Across the globe, food culture and culinary diversity are important ways people connect and even form identities. In Ethiopia, injera- a nutritious, soft, spongy, pancake-like bread- is a national dish that forms an important part of the country’s cultural heritage. It is prepared using Teff flour, a gluten-free flour threshed from the Teff plant that is native to Ethiopia.
In Adama, Central Ethiopia, 36-year-old Yeshiber Tilahum and his family cannot hide their joy as they enjoy a meal of injera and lentils. It is a religious holiday which means that it is a day to take a break from the busy farming activities during this planting season. For over 11 years, Yeshiber has farmed Teff on his 1.25-hectare piece of land. However, during this season, his wife -25-year-old Wogayehu Fikre - has adopted an innovation that could potentially improve Teff yields while at the same time significantly reducing their cost of production. The innovation is known as vermicomposting, a scientific method of making organic compost using earthworms, white worms, and red wiggers.
On 9-10 March 2021, Wogayehu attended a training facilitated by 2SCALE on vermicompost production. After learning about the benefits of this organic compost, she then trained her husband and together they started producing compost in their backyard. In just three months, this family produced 800 kilograms of compost!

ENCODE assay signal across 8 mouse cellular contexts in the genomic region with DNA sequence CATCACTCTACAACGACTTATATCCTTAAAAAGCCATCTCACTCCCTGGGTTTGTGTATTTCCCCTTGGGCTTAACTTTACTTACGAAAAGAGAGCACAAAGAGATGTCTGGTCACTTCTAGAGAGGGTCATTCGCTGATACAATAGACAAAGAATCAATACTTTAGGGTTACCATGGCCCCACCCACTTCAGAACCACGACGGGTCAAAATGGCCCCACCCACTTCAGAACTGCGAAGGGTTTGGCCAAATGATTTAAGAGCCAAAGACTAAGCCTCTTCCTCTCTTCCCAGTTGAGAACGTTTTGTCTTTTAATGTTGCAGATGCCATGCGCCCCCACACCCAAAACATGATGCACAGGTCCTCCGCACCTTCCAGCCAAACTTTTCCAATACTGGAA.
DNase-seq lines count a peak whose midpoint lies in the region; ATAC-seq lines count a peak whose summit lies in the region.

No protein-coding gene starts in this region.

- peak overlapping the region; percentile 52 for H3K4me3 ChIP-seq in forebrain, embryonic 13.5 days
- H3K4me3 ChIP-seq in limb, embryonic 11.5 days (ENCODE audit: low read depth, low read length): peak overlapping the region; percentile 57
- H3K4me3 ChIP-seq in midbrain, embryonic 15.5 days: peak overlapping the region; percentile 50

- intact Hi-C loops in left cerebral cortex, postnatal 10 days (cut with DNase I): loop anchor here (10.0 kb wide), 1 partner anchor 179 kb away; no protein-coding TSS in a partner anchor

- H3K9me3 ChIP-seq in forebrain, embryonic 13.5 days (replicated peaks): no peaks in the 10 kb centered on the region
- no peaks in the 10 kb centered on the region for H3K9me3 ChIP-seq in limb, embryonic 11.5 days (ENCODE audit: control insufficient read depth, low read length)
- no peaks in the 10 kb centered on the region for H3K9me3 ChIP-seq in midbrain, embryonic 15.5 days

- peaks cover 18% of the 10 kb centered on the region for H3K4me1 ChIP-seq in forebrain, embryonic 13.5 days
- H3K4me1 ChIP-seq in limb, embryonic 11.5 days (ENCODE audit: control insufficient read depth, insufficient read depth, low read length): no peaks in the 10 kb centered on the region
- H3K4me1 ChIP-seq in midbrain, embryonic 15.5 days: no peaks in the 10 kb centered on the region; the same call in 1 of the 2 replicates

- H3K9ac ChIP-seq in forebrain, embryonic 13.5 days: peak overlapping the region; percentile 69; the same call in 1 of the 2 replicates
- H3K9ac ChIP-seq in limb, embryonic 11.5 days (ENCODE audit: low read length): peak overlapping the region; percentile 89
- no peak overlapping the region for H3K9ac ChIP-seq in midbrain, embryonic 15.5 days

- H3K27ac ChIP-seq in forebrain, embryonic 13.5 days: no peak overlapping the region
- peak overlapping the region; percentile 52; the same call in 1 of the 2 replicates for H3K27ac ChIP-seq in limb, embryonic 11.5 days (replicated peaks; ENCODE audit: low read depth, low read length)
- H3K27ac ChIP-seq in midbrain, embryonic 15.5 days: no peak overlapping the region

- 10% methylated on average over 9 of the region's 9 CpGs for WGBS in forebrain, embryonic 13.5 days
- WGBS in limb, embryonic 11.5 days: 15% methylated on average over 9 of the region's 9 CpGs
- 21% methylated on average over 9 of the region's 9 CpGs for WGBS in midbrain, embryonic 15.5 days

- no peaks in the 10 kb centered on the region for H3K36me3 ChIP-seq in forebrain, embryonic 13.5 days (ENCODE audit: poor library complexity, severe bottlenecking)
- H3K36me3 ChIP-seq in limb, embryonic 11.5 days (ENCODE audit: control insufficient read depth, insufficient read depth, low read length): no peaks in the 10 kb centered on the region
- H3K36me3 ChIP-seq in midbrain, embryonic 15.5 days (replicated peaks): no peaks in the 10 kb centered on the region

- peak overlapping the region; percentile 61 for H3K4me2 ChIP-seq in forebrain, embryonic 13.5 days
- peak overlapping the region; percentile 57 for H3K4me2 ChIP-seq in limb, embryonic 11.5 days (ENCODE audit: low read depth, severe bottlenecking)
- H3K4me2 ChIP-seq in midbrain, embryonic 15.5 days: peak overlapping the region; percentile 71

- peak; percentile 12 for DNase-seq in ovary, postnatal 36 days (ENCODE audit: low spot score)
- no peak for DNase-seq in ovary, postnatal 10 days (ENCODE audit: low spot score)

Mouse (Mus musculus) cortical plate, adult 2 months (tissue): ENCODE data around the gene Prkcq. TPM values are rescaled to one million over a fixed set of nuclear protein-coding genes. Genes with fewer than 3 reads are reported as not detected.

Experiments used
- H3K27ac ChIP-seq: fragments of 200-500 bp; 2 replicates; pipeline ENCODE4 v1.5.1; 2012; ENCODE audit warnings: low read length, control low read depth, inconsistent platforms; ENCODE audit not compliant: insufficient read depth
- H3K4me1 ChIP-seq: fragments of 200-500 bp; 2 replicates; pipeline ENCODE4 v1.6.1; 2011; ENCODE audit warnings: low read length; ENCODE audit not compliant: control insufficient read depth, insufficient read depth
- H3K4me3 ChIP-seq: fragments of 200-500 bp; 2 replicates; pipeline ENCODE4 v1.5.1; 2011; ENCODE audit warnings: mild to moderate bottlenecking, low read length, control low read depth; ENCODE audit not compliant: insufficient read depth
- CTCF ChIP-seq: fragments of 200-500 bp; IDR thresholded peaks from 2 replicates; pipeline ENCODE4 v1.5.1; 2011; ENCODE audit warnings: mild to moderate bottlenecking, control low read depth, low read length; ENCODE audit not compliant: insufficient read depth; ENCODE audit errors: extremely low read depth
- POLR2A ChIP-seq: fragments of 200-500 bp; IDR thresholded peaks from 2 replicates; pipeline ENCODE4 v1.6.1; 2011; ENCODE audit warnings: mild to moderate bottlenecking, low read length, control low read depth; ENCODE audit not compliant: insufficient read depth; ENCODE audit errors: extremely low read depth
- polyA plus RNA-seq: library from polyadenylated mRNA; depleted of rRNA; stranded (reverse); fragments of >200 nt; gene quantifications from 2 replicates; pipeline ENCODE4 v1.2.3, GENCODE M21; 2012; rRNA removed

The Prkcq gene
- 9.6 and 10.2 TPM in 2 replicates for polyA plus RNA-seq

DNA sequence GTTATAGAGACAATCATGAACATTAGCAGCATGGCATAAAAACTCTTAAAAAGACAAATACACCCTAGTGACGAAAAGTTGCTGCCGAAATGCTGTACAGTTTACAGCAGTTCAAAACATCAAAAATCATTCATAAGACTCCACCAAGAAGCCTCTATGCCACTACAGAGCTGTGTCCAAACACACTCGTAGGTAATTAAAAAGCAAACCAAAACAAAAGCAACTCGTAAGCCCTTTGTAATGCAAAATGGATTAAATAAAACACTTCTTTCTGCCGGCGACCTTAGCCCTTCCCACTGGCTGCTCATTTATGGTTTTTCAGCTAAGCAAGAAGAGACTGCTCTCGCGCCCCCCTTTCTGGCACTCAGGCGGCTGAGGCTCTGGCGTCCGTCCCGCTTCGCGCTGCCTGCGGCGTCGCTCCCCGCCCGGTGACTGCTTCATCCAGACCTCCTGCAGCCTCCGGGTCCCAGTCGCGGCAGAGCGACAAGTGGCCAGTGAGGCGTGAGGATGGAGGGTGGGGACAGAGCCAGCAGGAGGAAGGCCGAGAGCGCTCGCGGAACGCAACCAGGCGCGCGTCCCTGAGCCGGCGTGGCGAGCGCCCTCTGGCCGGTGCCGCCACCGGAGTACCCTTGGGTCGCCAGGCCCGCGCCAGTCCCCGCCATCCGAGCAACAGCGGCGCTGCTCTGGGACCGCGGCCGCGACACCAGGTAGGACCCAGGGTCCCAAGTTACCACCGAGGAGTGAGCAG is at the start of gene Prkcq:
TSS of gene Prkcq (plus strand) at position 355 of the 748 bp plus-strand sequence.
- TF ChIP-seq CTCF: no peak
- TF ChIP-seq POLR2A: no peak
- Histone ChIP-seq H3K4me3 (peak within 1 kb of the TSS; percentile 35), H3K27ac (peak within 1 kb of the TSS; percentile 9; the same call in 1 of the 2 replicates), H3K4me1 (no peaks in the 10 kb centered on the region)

After the training by Kesem Union and 2SCALE, I learnt about the benefits of using vermicompost to our land and crops. It contains essential nutrients required by the soil and this is an added benefit for us as farmers since we will harvest quality produce. After sharing this information with my husband, he immediately constructed a vermicomposting bin and shade for us to start producing the compost.
In a single planting season, Yeshiber and his wife purchase 250 kilograms of fertilizer at an average cost of 9,100 birr ($201). By using vermicompost, this cost has been reduced by half! According to Yeshiber, some of the amount saved will be used to purchase teff seeds while they will save the rest for household use. He adds,